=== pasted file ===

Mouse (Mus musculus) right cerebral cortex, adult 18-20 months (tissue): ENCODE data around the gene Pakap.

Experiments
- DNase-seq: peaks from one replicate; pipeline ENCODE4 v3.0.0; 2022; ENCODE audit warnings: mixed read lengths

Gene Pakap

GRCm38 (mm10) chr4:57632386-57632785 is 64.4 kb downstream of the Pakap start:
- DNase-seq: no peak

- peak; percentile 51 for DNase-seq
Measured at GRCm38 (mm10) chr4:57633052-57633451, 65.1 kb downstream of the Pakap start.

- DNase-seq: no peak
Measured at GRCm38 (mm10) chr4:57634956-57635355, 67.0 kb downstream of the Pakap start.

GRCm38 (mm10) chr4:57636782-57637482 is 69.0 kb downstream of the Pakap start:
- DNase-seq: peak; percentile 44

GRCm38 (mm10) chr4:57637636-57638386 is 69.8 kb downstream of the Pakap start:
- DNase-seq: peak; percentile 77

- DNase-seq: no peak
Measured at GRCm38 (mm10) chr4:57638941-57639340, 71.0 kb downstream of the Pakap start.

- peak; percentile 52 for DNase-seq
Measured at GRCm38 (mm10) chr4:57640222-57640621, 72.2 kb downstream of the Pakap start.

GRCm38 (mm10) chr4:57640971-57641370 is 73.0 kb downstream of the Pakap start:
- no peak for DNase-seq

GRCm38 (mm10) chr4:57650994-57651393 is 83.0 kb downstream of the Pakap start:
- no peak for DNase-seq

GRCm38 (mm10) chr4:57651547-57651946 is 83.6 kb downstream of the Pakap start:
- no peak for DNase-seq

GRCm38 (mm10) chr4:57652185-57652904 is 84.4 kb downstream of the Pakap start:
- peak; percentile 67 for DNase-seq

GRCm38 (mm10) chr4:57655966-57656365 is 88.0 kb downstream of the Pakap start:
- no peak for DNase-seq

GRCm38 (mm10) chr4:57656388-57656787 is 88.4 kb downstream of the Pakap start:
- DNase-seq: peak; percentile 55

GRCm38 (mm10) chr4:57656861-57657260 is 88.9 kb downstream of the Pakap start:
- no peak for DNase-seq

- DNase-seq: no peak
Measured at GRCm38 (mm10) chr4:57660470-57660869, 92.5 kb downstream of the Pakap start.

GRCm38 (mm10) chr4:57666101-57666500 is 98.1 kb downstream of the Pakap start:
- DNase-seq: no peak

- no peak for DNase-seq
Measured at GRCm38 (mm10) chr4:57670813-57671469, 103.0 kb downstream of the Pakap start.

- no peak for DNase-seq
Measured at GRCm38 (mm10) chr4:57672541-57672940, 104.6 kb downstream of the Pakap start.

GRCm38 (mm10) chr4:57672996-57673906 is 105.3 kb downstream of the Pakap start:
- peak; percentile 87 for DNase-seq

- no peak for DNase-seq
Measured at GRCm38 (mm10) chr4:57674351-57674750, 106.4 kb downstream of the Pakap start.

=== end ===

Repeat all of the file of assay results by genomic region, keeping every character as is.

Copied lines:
Mouse (Mus musculus) right cerebral cortex, adult 18-20 months (tissue): ENCODE data around the gene Pakap.

Experiments
- DNase-seq: peaks from one replicate; pipeline ENCODE4 v3.0.0; 2022; ENCODE audit warnings: mixed read lengths

Gene Pakap

GRCm38 (mm10) chr4:57632386-57632785 is 64.4 kb downstream of the Pakap start:
- DNase-seq: no peak

- peak; percentile 51 for DNase-seq
Measured at GRCm38 (mm10) chr4:57633052-57633451, 65.1 kb downstream of the Pakap start.

- DNase-seq: no peak
Measured at GRCm38 (mm10) chr4:57634956-57635355, 67.0 kb downstream of the Pakap start.

GRCm38 (mm10) chr4:57636782-57637482 is 69.0 kb downstream of the Pakap start:
- DNase-seq: peak; percentile 44

GRCm38 (mm10) chr4:57637636-57638386 is 69.8 kb downstream of the Pakap start:
- DNase-seq: peak; percentile 77

- DNase-seq: no peak
Measured at GRCm38 (mm10) chr4:57638941-57639340, 71.0 kb downstream of the Pakap start.

- peak; percentile 52 for DNase-seq
Measured at GRCm38 (mm10) chr4:57640222-57640621, 72.2 kb downstream of the Pakap start.

GRCm38 (mm10) chr4:57640971-57641370 is 73.0 kb downstream of the Pakap start:
- no peak for DNase-seq

GRCm38 (mm10) chr4:57650994-57651393 is 83.0 kb downstream of the Pakap start:
- no peak for DNase-seq

GRCm38 (mm10) chr4:57651547-57651946 is 83.6 kb downstream of the Pakap start:
- no peak for DNase-seq

GRCm38 (mm10) chr4:57652185-57652904 is 84.4 kb downstream of the Pakap start:
- peak; percentile 67 for DNase-seq

GRCm38 (mm10) chr4:57655966-57656365 is 88.0 kb downstream of the Pakap start:
- no peak for DNase-seq

GRCm38 (mm10) chr4:57656388-57656787 is 88.4 kb downstream of the Pakap start:
- DNase-seq: peak; percentile 55

GRCm38 (mm10) chr4:57656861-57657260 is 88.9 kb downstream of the Pakap start:
- no peak for DNase-seq

- DNase-seq: no peak
Measured at GRCm38 (mm10) chr4:57660470-57660869, 92.5 kb downstream of the Pakap start.

GRCm38 (mm10) chr4:57666101-57666500 is 98.1 kb downstream of the Pakap start:
- DNase-seq: no peak

- no peak for DNase-seq
Measured at GRCm38 (mm10) chr4:57670813-57671469, 103.0 kb downstream of the Pakap start.

- no peak for DNase-seq
Measured at GRCm38 (mm10) chr4:57672541-57672940, 104.6 kb downstream of the Pakap start.

GRCm38 (mm10) chr4:57672996-57673906 is 105.3 kb downstream of the Pakap start:
- peak; percentile 87 for DNase-seq

- no peak for DNase-seq
Measured at GRCm38 (mm10) chr4:57674351-57674750, 106.4 kb downstream of the Pakap start.